The Throwback Jersey Nobody Wants to See

How screwed up is this?

A UK firm has just announced the release of new DVDs of Budd Boetticher's Decision at Sundown and Seminole. Now I wouldn't put either title on a list of my favorite Boetticher films (although Decision is extraordinary as a critique of the Randolph Scott character in the other films the two did together, and fascinating as an example of the way a veiled attack on McCarthyism crept into the "town western" in the '50s), but the fact that you can get them from a British firm and they aren't available on disk here in the U.S. is a reminder of the bad old days when the only people who took American genre films seriously were French or marginalized.

Just the sort of nostalgia we don't need.

However, if you want to find out more or to order these and many, many other worthy DVDs, I heartily recommend a trip to the DVD Beaver website, a fount of information on DVDs, DVD players and other such mechanical contrivances, not to mention a wealth of hearty film debate of the sort I don't get to hear much anymore. And that is the kind of nostalgia I do need.

Comments

Daryl Chin said…
Have to comment that, yes, there is a real regression in terms of the way the DVD market has developed the audience for "classic" films. It's like a year ago, i got into a fight on various message boards when there was a debate over (can you believe it) Olivia De Havilland vs. Joan Fontaine. Stupid me: i thought this had been settled decades ago, when Andrew Sarris declared that in the Olivia vs. Joan sweepstakes, it was Joan all the way, because Joan had the luck and the good taste and the dedication to seek out "masters" to work with (George Cukor, Alfred Hitchcock, Max Ophuls, Fritz Lang, Billy Wilder). Sometimes the choices didn't work (as in the case of THE EMPEROR WALTZ, though Joan is very pretty in it), but she tried! Olivia (on the other hand) was content to work in mostly studio-defined fare, directed by the likes of Michael Curtiz and Archie Mayo... If Olivia's best film is (perhaps) THE HEIRESS from 1948, well, that's the year Joan did LETTER FROM AN UNKNOWN WOMAN, and which is the greater film?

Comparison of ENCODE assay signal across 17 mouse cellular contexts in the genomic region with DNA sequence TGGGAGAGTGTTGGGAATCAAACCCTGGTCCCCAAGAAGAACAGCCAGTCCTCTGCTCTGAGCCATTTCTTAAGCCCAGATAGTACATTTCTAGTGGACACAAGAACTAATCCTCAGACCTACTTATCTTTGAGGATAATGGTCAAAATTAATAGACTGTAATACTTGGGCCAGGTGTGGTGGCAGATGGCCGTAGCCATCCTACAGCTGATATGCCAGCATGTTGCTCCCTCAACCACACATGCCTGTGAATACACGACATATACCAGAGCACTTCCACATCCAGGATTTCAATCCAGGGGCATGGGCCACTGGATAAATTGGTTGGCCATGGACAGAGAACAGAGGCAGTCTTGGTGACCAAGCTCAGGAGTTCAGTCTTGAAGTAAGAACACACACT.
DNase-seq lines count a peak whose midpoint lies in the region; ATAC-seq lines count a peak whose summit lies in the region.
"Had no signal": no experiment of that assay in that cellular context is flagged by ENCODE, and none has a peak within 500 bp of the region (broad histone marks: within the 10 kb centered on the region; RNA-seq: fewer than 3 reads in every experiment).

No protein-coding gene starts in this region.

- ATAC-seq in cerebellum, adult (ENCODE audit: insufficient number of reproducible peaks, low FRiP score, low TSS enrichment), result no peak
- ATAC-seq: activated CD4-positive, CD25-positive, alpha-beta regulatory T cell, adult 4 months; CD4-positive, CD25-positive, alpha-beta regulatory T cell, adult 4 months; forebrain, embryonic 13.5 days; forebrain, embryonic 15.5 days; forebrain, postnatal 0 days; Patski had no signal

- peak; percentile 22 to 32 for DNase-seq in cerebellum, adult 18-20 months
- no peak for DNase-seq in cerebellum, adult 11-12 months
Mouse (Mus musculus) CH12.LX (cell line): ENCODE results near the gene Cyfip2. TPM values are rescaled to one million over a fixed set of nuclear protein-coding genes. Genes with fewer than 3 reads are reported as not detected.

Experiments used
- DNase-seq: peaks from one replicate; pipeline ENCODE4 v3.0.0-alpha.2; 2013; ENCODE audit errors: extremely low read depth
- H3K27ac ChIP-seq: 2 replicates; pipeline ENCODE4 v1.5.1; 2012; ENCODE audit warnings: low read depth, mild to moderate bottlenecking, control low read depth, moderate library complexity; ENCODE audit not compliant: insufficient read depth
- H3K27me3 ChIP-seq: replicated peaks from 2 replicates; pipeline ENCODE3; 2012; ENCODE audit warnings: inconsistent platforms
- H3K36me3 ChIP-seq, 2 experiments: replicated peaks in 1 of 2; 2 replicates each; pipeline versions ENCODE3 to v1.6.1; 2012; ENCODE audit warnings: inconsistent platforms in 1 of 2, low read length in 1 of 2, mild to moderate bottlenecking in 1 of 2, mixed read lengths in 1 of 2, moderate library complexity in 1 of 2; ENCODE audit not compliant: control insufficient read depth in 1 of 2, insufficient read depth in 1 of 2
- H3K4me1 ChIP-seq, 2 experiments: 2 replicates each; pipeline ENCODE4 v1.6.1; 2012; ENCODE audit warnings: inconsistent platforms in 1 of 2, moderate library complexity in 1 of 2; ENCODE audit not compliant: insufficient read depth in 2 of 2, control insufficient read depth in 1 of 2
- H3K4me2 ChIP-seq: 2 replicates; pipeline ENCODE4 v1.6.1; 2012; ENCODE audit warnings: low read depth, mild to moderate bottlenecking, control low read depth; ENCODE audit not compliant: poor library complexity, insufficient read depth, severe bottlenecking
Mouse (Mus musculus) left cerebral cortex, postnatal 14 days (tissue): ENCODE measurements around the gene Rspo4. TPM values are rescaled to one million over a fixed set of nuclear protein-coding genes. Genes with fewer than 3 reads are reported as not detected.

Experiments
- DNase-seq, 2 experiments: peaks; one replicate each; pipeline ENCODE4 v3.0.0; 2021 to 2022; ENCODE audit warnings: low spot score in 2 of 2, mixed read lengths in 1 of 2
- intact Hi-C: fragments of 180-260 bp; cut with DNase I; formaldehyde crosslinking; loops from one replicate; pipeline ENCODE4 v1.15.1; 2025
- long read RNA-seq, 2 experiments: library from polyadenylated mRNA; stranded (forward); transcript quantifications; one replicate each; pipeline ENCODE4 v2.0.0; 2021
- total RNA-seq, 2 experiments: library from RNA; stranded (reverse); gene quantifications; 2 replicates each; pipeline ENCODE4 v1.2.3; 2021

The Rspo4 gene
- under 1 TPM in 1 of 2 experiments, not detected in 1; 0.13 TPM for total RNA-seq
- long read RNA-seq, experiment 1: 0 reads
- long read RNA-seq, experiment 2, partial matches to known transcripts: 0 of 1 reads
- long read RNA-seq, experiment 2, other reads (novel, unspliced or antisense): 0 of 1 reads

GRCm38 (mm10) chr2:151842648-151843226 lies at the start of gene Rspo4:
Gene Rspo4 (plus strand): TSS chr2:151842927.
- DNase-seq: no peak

But most of Joan's films are inaccessible (REBECCA was issued and then went out-of-print TWICE, once with Anchor Bay, the other time with the Criterion Collection; LETTER FROM AN UNKNOWN WOMAN is not available in Region 1), and Warners has been pushing the Errol Flynn collections (with Colivia prominent) and (of course) GONE WITH THE WIND. And so for this (and not on any artistic merit of their respective filmographies) Olivia is now enshrined as an important star, and Joan has been mostly forgotten? And when i brought up Andrew Sarris, i was pelted with responses of people furious that i dare to bring up some ancient film critic!

It's like all that work in the 1960s, to redefine how we see American movies, and to appreciate the art of American movies, has been for naught, because the stodgy old "prestige" pictures (things like BEST YEARS OF OUR LIVES) are getting trotted out onec again as "great" films, and movies like the Boetticher-Scott westerns are still marginalized.